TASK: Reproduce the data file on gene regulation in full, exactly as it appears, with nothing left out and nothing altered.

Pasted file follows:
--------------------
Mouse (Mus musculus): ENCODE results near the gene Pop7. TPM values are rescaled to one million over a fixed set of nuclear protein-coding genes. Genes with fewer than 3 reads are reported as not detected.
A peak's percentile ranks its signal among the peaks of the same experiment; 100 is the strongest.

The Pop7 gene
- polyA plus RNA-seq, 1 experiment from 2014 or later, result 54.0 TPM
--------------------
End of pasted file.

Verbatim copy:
Mouse (Mus musculus): ENCODE results near the gene Pop7. TPM values are rescaled to one million over a fixed set of nuclear protein-coding genes. Genes with fewer than 3 reads are reported as not detected.
A peak's percentile ranks its signal among the peaks of the same experiment; 100 is the strongest.

The Pop7 gene
- polyA plus RNA-seq, 1 experiment from 2014 or later, result 54.0 TPM